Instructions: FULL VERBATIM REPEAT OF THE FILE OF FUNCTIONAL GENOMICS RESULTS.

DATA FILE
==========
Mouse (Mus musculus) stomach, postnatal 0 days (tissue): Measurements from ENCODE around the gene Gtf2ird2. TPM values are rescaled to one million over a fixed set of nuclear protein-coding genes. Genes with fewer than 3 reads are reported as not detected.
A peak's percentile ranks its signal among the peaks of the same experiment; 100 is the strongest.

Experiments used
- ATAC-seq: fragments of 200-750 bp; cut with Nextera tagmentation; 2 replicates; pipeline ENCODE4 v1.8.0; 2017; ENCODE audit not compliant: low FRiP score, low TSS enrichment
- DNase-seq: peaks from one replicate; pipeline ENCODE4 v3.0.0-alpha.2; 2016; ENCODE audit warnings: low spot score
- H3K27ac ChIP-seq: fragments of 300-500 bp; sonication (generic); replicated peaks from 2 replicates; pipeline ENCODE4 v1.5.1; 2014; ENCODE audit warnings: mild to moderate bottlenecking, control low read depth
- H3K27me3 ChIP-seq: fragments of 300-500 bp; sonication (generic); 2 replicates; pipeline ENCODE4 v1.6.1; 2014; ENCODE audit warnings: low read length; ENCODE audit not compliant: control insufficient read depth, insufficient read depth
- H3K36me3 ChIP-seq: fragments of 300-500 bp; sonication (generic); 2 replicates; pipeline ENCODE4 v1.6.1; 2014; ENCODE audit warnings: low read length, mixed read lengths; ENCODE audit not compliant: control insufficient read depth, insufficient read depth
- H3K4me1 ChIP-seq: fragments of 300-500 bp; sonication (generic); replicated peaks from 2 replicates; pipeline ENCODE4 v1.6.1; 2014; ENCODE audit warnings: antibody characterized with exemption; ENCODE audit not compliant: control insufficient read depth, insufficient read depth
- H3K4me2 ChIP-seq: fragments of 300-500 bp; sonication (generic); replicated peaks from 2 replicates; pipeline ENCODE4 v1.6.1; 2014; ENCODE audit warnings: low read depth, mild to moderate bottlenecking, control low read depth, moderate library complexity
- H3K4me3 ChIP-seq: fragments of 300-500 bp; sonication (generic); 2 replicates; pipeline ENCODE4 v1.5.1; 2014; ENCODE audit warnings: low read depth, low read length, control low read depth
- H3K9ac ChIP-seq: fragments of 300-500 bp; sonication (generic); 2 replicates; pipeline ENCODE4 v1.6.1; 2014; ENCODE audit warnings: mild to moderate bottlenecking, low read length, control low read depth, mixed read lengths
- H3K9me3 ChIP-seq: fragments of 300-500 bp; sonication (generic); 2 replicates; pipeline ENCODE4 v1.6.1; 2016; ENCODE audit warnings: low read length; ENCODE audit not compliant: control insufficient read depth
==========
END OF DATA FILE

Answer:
Mouse (Mus musculus) stomach, postnatal 0 days (tissue): Measurements from ENCODE around the gene Gtf2ird2. TPM values are rescaled to one million over a fixed set of nuclear protein-coding genes. Genes with fewer than 3 reads are reported as not detected.
A peak's percentile ranks its signal among the peaks of the same experiment; 100 is the strongest.

Experiments used
- ATAC-seq: fragments of 200-750 bp; cut with Nextera tagmentation; 2 replicates; pipeline ENCODE4 v1.8.0; 2017; ENCODE audit not compliant: low FRiP score, low TSS enrichment
- DNase-seq: peaks from one replicate; pipeline ENCODE4 v3.0.0-alpha.2; 2016; ENCODE audit warnings: low spot score
- H3K27ac ChIP-seq: fragments of 300-500 bp; sonication (generic); replicated peaks from 2 replicates; pipeline ENCODE4 v1.5.1; 2014; ENCODE audit warnings: mild to moderate bottlenecking, control low read depth
- H3K27me3 ChIP-seq: fragments of 300-500 bp; sonication (generic); 2 replicates; pipeline ENCODE4 v1.6.1; 2014; ENCODE audit warnings: low read length; ENCODE audit not compliant: control insufficient read depth, insufficient read depth
- H3K36me3 ChIP-seq: fragments of 300-500 bp; sonication (generic); 2 replicates; pipeline ENCODE4 v1.6.1; 2014; ENCODE audit warnings: low read length, mixed read lengths; ENCODE audit not compliant: control insufficient read depth, insufficient read depth
- H3K4me1 ChIP-seq: fragments of 300-500 bp; sonication (generic); replicated peaks from 2 replicates; pipeline ENCODE4 v1.6.1; 2014; ENCODE audit warnings: antibody characterized with exemption; ENCODE audit not compliant: control insufficient read depth, insufficient read depth
- H3K4me2 ChIP-seq: fragments of 300-500 bp; sonication (generic); replicated peaks from 2 replicates; pipeline ENCODE4 v1.6.1; 2014; ENCODE audit warnings: low read depth, mild to moderate bottlenecking, control low read depth, moderate library complexity
- H3K4me3 ChIP-seq: fragments of 300-500 bp; sonication (generic); 2 replicates; pipeline ENCODE4 v1.5.1; 2014; ENCODE audit warnings: low read depth, low read length, control low read depth
- H3K9ac ChIP-seq: fragments of 300-500 bp; sonication (generic); 2 replicates; pipeline ENCODE4 v1.6.1; 2014; ENCODE audit warnings: mild to moderate bottlenecking, low read length, control low read depth, mixed read lengths
- H3K9me3 ChIP-seq: fragments of 300-500 bp; sonication (generic); 2 replicates; pipeline ENCODE4 v1.6.1; 2016; ENCODE audit warnings: low read length; ENCODE audit not compliant: control insufficient read depth